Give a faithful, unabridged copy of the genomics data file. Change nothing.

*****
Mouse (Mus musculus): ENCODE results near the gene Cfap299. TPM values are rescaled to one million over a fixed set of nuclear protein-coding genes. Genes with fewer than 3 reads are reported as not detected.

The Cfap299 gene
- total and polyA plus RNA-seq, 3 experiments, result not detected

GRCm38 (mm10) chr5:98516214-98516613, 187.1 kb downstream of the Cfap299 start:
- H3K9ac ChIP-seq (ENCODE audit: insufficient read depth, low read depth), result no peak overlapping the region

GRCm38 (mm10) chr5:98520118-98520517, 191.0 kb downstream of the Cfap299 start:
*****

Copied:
Mouse (Mus musculus): ENCODE results near the gene Cfap299. TPM values are rescaled to one million over a fixed set of nuclear protein-coding genes. Genes with fewer than 3 reads are reported as not detected.

The Cfap299 gene
- total and polyA plus RNA-seq, 3 experiments, result not detected

GRCm38 (mm10) chr5:98516214-98516613, 187.1 kb downstream of the Cfap299 start:
- H3K9ac ChIP-seq (ENCODE audit: insufficient read depth, low read depth), result no peak overlapping the region

GRCm38 (mm10) chr5:98520118-98520517, 191.0 kb downstream of the Cfap299 start: